The deadline is on us for responding to the consultation by TfL and Lambeth council on the proposed installation of seven “sinusoidal road humps” at locations shown in red on the map. The pack which came through my letterbox said there was a questionnaire about the proposals, but didn’t actually include one – though there was an email address – firstname.lastname@example.org – for more information.
The objective of the scheme is clearly one we all share – these proposals will, we are told, “lower traffic volumes, limit vehicle speeds, reduce collisions and improve road safety”. That’s a lot for seven humps to achieve, and there’s some reason to doubt that it will fulfil the planners’ hopes.
The first problem is that this looks as though the completely piecemeal approach to traffic planning is continuing: none of this takes us any closer to seeing a coherent approach to planning for the whole of the South Lambeth Road – Clapham Road – Harleyford Road triangle.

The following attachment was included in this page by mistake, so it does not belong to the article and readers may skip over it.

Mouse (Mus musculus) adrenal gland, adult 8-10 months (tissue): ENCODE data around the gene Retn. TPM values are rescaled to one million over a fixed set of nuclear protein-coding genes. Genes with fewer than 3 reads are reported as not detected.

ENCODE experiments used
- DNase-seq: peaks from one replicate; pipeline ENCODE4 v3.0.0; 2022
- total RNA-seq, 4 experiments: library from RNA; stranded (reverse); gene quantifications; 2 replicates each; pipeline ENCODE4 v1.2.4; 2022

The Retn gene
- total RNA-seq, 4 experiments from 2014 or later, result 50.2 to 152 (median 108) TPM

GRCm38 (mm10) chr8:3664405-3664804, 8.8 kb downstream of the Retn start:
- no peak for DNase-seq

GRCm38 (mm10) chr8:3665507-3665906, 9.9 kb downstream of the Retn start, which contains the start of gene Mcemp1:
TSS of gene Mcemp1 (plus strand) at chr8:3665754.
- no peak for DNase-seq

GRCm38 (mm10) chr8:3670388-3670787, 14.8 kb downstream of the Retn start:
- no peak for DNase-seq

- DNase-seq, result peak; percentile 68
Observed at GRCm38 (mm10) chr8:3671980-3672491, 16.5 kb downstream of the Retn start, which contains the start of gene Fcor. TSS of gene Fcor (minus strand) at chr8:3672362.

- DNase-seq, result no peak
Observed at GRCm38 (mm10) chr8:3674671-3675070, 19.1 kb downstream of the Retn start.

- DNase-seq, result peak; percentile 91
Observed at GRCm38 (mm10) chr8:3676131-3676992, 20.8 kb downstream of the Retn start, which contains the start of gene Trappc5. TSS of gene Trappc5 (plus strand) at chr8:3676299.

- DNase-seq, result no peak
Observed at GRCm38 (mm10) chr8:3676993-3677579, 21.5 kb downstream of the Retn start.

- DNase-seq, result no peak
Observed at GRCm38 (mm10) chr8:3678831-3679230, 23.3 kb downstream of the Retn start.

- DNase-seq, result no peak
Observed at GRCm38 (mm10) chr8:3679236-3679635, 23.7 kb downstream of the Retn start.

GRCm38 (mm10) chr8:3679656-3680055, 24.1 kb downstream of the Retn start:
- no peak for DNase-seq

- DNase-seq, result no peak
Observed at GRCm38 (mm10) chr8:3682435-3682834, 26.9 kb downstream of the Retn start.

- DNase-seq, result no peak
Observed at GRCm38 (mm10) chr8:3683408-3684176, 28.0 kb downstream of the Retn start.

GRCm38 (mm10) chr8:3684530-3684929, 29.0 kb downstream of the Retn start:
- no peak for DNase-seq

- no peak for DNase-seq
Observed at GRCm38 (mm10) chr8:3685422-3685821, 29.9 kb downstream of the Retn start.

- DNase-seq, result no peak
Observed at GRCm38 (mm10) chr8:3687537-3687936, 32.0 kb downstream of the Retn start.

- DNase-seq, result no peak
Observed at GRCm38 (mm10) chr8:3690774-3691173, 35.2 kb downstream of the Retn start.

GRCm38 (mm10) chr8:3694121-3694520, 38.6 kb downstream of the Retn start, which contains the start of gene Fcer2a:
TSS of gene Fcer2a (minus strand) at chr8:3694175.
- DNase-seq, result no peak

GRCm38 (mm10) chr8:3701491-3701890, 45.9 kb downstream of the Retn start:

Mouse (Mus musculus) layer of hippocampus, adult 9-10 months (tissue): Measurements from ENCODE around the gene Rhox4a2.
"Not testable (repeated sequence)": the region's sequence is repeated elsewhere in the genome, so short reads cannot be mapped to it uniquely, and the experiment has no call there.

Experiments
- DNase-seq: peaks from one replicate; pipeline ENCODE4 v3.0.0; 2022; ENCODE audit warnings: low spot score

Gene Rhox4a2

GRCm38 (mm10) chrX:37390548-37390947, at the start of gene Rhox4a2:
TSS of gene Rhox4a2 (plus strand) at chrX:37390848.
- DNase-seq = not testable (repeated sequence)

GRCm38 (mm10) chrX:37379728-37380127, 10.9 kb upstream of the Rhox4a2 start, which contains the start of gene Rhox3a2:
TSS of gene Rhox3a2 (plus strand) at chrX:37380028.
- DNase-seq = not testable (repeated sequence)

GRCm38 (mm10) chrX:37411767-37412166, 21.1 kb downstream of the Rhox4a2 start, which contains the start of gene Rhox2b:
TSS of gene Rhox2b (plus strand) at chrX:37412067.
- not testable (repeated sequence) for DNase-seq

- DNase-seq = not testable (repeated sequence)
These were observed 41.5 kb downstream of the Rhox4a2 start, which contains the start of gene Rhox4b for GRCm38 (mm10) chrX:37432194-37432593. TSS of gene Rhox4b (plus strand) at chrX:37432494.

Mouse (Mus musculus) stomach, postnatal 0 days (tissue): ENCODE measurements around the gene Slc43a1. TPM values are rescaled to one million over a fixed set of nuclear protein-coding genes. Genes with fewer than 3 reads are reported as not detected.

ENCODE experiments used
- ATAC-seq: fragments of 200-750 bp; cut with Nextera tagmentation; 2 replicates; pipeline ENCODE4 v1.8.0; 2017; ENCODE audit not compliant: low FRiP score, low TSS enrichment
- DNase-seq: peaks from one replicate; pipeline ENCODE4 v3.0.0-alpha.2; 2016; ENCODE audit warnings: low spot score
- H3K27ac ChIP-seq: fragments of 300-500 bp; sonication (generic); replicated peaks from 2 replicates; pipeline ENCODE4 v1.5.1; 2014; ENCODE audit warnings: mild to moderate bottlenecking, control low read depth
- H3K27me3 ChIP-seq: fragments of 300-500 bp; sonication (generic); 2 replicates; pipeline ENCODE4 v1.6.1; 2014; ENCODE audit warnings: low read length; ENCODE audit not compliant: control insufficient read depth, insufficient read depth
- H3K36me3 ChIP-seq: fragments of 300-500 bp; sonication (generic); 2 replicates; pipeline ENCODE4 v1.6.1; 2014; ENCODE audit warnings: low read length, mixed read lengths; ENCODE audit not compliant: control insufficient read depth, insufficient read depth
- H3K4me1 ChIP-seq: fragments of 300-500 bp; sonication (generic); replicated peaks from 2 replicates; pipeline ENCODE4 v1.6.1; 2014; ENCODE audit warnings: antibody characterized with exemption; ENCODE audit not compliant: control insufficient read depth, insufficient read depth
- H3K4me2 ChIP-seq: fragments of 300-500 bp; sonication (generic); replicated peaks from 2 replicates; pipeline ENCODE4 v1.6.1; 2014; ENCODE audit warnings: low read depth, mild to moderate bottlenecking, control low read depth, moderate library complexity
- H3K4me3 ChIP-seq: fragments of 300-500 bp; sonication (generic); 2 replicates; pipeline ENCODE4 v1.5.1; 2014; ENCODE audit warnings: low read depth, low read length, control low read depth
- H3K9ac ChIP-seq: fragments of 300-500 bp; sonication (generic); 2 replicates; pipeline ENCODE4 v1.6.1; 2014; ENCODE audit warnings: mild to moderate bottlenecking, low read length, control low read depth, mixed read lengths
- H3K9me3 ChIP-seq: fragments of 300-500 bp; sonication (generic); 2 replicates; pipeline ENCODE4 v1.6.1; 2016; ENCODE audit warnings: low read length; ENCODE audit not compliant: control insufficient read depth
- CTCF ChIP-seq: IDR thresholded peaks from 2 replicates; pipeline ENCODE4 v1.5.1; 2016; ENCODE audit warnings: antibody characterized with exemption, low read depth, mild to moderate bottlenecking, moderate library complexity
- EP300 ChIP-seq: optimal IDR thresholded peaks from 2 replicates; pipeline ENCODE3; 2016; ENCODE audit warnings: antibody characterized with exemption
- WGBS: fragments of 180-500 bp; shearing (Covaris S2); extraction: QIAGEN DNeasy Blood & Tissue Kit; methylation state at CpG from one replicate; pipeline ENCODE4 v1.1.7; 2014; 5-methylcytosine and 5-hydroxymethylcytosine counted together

The deeper problem is that key components of the traffic management system seem to be off limits in any overall assessment of what’s going on, most importantly the traffic lights at the end of Aldebert Terrace which made the Albert Square – Aldebert Terrace cut through much more attractive. So having generated traffic through doing one thing, we have lived through a whole series of measures designed to counteract the effect of the first one.
That’s not to say that adding more humps is a bad idea, even if it is born more of desperation than of strategy. Interestingly, the Department for Transport seems pretty sceptical about the advantages of (more expensive) sinusoidal humps over the common or garden variety.
Whatever your views, tomorrow is the last day for sending them in, using the questionnaire if you were lucky enough to get one, or simply by email to the address above if you weren’t.